The earpads are very nice, made of a protein leather and feel like they will last a long time. The materal feels thick, and there's good padding inside (possibly memory foam, but I'm not sure). The headband stretches quite wide and feels strong enough and can probably take a couple drops on the floor, but I wouldn't bend or twist it like a V-Moda headband.
I wanted to take the Pro40 apart, but honestly can't find a good starting point. There are no visible screws, and the earpads are quite firmly glued down and held in with small tabs. Pad rolling does not look to be an option for this headphone. There isn't much padding on the headband to speak of. Instead, the entire underside is a soft-ish rubber. It appears to be a custom formed piece that wraps around a small lip inside, rather than glued.
The provided cables are nice and thick. The cloth cable is a bit thinner and comes with remote buttons; it's light but kinks a little. The coiled cable is rubber and thicker/heftier. Both feel solid and capable of withstanding a little abuse. Both have straight 1/8” jacks on one end (for plugging into the Pro40), and a straight threaded 1/8” jack on the other to fit with the provided adapter.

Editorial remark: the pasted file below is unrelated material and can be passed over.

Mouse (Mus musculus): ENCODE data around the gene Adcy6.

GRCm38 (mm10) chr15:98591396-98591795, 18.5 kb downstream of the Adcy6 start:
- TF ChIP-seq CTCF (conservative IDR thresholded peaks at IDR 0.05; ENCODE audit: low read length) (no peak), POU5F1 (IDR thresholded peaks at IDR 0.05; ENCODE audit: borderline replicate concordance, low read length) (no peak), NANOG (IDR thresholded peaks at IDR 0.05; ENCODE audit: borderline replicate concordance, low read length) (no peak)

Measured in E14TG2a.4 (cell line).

Given the stiffness of the headband, clamping force is rather high which ultimately limits the long term comfort of the Pro40. While the soft pads help, I have a rather wide head and a particularly wide jawline, which results in pressure beneath the ears that become uncomfortable over time. Those with narrower heads may fare better here.
My ears are average sized and just fit inside the pads. There's some decent depth in there and my ears do not bottom out on the grill inside. However, those with big ears might have to squeeze them in. Comfort on that aspect will be highly dependent on the individual. The pads themselves are a very nice protein leather and do not feel overly sweaty or warm after use.
There is no real headband padding. As mentioned earlier, it's just a rubber undercoating. Not super stiff, not too soft, it does the job. Most of the weight will be held at the ears anyways, so you don't notice much on the top of your head. While the rubber does have a slight stickiness to it, it won't tug on your hair like some other headphones with similar headbands.
Portability around the neck is decent. The cups are small enough to not squish against my neck/chin.